About the Author
Dagyum Ji is a senior NK News correspondent based in Seoul. She previously worked for Reuters TV.
U.S. Secretary of State Mike Pompeo plans to hold talks with North Korean officials “at the earliest possible time” and has expressed his desire to push forward negotiations “at a very fast speed,” South Korea’s foreign minister said on Monday.
Speaking at a news conference marking the first anniversary of her appointment as South Korean Minister of Foreign Affairs and following a phone call with her U.S. counterpart, Kang Kyung-wha said Pompeo “will sit down with North Korea at the earliest possible time.”
“The State Secretary Pompeo has the will to push ahead with [the negotiation] at a very fast speed,” Kang added.
Last week’s Singapore Declaration saw the U.S. commit to talks between Pompeo and “the relevant high-level DPRK official” at “the earliest possible date.”
Monday also saw minister Kang say the establishment of a direct phone line between U.S. President Donald Trump and North Korean leader Kim Jong Un doesn’t appear to be imminent.
The U.S. President last week said he had provided the DPRK leader with “a very direct number” during their summit last week, and that Kim could call him “if he has any difficulties.”
“State Secretary Pompeo said that it hasn’t yet been concretely pushed forward,” Kang told assembled media on Monday.
Speaking at the news conference, the foreign minister also dismissed criticism that last week’s joint DPRK-U.S. statement contained too little detail.
“Expectations that a lot of details would be contained were excessive, considering the characteristic of the meeting between the two leaders, which is the first of its kind and the period of preparation was very short,” Kang said.
The South Korean foreign minister instead praised “the intention of the leaders to fundamentally re-establish the relations of the two countries.”
Monday also saw Kang respond to Trump’s suggestion last week that the Korean War would formally come to an end “soon,” saying the Moon administration planned to declare an end to the conflict by the end of the year.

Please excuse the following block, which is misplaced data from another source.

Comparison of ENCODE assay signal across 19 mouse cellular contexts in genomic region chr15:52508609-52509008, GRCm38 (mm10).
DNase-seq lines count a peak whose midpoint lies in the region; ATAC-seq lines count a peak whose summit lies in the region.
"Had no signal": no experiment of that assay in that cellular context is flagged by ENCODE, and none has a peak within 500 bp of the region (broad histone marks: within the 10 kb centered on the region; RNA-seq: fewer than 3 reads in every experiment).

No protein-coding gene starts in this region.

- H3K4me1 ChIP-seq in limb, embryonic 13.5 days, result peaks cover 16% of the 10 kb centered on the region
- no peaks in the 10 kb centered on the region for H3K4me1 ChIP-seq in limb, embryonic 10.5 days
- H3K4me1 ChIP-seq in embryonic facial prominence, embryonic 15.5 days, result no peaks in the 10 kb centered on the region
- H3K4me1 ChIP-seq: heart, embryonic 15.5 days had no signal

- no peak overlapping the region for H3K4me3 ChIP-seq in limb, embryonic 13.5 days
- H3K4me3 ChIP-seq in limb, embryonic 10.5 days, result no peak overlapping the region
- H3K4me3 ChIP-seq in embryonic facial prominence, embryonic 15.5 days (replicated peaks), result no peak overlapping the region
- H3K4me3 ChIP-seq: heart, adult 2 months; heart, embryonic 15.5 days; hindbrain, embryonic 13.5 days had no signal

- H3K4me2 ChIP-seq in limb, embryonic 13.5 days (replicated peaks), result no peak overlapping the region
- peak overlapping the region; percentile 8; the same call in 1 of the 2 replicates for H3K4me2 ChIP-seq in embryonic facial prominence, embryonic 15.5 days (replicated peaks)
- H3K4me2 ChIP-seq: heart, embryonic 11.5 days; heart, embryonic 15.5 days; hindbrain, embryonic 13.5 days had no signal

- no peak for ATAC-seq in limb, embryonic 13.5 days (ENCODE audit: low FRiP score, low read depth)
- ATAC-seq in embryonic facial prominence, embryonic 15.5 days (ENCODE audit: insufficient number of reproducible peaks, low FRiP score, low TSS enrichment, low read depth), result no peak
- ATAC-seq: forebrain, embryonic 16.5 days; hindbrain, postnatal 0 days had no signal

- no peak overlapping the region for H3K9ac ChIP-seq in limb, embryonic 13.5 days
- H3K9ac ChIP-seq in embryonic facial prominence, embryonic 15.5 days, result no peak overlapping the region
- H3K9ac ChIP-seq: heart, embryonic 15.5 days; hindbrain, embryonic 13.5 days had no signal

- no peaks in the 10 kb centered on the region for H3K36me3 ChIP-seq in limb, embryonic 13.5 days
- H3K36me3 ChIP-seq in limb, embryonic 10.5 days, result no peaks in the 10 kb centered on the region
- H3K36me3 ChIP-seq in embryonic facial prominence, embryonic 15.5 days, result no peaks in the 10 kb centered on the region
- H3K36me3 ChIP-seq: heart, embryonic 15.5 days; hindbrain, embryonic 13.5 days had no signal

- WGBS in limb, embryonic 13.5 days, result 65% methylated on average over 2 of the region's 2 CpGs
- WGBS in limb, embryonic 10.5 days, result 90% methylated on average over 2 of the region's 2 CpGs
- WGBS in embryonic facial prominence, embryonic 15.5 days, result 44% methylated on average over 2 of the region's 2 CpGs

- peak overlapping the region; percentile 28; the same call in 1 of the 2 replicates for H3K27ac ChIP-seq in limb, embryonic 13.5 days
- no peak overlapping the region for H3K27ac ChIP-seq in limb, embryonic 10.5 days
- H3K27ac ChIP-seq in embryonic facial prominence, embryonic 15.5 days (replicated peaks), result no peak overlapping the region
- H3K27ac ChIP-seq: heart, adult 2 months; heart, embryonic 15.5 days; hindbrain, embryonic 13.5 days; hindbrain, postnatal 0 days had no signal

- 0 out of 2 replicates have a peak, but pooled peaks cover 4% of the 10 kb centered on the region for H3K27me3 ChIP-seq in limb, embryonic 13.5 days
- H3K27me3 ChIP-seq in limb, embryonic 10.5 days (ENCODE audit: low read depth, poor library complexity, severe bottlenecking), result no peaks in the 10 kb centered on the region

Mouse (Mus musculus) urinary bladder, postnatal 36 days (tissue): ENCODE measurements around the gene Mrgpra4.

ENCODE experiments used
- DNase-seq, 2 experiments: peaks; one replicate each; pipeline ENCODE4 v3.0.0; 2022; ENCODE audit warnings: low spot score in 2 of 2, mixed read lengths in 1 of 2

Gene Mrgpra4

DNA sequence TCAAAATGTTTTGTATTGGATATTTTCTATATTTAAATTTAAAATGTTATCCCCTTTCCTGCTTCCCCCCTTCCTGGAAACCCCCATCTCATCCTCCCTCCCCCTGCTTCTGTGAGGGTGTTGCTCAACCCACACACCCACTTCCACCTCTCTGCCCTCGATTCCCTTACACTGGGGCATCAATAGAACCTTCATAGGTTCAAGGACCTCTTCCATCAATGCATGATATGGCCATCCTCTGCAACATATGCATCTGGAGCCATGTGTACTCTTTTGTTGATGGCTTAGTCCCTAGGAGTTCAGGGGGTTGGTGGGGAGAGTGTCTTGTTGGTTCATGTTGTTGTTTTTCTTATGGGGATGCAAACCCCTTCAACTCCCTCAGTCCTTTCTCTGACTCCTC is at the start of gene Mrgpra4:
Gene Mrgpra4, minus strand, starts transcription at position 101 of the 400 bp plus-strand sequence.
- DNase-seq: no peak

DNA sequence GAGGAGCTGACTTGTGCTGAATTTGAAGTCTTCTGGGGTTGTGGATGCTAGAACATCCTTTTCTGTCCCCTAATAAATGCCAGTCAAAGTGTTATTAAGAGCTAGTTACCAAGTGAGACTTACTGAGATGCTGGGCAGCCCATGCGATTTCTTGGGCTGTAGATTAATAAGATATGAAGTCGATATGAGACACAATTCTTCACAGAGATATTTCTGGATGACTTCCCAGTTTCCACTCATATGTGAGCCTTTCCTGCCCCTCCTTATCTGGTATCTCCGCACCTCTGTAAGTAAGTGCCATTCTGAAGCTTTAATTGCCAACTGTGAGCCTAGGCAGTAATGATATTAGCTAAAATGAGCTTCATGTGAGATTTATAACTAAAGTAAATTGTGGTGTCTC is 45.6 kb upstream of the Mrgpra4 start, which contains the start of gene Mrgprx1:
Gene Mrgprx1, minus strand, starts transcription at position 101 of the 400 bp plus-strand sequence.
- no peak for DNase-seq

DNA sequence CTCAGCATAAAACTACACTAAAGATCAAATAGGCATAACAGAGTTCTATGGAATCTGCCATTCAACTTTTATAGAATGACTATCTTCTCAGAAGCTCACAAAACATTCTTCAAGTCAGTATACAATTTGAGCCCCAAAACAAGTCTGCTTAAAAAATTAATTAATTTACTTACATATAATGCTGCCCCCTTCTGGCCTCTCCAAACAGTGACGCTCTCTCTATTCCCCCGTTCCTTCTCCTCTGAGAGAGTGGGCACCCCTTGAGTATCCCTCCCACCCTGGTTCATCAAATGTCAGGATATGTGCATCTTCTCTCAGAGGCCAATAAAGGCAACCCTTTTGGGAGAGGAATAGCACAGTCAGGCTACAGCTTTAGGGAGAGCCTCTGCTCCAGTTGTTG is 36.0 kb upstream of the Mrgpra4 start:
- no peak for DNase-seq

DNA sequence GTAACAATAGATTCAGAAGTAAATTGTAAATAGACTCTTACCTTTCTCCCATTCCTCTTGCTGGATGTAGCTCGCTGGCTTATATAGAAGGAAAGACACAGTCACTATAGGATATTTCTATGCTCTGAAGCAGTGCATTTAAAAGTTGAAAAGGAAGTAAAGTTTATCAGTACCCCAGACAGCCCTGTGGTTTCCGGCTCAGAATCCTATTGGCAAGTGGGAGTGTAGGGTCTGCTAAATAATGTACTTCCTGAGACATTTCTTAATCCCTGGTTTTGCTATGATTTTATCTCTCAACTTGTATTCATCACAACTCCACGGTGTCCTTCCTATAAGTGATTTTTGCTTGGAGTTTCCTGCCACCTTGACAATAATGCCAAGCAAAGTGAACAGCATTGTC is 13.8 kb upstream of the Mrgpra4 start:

“I believe the outcome should come based on close consultation with the U.S. and the North,” Kang said, adding that she believed China can also “play a very significant role” in the process and that Seoul would “closely consult” with Beijing.
“We will deal with the issue with a flexible approach on the timing and the format, however.”
Kang also raised opposition to the President’s comments last week that the U.S. “won’t have to help” North Korea with the cost of its denuclearization.
“I think President Trump’s comments that the South and Japan will pay come from his business background,” the foreign minister said. “I believe all countries should contribute to achieving the North’s denuclearization.”
The South Korean minister said all countries with a “close interest,” including the U.S., Japan, China and the South, shared the responsibility for the DPRK issue.
Monday saw the foreign minister dismiss the U.S. President’s claims that U.S.-ROK military drills – set now to be canceled as a diplomatic overture to the North – are “very provocative.”
“There is no change in our stance that the military drills are defensive and legitimate and staged in response to the North’s illegal activities of developing nuclear weapons and missiles and provocations,” Kang said, saying that Trump may have used the phrase “provocative” after it was used by the DPRK leader during their meeting.
Kang said she had discussed the planned suspension of the combined military exercises with Secretary of State Pompeo on Monday morning.
Speaking at the news conference, Kang also expressed her willingness to meet DPRK foreign minister Ri Yong Ho on the sidelines of the ASEAN Regional Forum (ARF), set to take place in Singapore in August.
“It is rather strange if the foreign ministers don’t have a meeting while staying at the same place, under the circumstances that momentum for inter-Korean relations has newly improved and the two leaders met twice,” Kang said.
North and South Korean foreign ministers briefly met at last year’s ARF.
Edited by Oliver Hotham
Featured Image: South Korean Ministry of Foreign Affairs (MOFA)